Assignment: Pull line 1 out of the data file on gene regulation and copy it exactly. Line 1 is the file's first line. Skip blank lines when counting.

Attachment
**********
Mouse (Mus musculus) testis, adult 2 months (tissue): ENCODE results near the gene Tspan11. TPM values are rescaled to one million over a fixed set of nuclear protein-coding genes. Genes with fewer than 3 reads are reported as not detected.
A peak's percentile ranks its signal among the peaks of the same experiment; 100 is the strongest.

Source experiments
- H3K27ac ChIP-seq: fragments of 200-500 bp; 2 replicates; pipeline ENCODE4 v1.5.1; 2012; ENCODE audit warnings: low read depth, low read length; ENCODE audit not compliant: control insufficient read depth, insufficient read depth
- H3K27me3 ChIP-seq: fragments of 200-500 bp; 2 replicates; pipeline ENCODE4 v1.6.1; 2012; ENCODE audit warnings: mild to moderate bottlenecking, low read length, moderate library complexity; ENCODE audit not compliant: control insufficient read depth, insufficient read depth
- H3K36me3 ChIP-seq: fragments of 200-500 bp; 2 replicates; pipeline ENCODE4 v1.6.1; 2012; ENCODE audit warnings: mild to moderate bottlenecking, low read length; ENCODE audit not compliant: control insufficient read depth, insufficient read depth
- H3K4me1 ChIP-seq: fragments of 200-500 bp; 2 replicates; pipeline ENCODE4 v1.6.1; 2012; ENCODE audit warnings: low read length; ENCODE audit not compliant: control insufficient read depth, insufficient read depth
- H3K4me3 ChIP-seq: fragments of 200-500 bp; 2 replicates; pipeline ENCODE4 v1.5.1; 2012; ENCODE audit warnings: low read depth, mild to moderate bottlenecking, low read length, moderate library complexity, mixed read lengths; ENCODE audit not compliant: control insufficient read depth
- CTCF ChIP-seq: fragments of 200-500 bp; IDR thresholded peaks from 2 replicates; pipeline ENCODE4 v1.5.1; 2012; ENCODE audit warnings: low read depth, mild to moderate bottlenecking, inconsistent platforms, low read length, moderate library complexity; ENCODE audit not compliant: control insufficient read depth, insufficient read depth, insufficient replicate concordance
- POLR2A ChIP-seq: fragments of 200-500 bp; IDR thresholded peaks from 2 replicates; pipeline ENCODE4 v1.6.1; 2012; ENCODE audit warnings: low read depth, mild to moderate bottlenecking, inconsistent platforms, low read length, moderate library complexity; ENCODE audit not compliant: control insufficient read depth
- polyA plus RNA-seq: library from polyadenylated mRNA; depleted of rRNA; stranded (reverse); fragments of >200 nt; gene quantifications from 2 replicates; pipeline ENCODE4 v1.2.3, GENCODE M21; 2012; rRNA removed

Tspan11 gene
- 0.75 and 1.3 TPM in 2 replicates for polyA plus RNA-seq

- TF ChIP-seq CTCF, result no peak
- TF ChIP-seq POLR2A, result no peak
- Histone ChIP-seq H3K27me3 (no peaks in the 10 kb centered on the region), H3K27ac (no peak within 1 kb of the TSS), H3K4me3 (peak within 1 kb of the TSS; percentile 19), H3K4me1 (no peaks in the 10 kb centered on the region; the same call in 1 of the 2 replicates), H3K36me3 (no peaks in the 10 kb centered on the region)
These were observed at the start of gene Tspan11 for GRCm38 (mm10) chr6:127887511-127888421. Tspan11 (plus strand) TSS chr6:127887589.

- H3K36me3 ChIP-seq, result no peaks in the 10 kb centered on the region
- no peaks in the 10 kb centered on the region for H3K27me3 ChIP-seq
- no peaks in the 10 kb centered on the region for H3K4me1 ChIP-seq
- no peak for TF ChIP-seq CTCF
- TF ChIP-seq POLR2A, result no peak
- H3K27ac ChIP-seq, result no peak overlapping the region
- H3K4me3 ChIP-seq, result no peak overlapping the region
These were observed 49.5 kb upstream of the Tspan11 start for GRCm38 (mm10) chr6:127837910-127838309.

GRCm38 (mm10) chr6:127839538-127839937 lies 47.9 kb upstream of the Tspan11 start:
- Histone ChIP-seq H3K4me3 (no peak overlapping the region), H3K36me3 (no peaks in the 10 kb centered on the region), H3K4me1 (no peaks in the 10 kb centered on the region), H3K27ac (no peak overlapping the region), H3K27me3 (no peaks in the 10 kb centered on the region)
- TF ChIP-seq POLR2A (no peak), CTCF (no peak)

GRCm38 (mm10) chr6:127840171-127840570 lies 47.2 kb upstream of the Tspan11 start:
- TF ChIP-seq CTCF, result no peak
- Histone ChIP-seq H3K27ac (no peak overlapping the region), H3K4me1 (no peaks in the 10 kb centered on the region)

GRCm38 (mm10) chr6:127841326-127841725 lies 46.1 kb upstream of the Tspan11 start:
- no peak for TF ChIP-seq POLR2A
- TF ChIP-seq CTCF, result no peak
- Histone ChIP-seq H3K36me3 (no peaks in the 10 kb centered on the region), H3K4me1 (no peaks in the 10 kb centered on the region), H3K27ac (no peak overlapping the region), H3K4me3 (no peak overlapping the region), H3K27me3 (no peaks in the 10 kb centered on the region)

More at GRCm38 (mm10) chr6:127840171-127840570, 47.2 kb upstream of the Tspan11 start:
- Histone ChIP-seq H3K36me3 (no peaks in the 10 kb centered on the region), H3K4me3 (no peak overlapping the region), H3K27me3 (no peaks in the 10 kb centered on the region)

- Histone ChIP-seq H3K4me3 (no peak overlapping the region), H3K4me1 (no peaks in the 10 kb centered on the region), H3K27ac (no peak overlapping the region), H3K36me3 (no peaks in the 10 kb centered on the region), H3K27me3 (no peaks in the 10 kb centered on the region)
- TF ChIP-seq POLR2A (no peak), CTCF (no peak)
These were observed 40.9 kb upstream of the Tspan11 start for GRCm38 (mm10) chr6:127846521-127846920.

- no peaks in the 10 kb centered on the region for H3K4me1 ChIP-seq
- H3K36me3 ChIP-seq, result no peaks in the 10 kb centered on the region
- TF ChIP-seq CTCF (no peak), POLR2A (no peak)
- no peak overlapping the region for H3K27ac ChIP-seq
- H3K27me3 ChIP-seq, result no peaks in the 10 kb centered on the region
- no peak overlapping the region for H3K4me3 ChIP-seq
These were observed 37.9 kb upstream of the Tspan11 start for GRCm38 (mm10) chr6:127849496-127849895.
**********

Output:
Mouse (Mus musculus) testis, adult 2 months (tissue): ENCODE results near the gene Tspan11. TPM values are rescaled to one million over a fixed set of nuclear protein-coding genes. Genes with fewer than 3 reads are reported as not detected.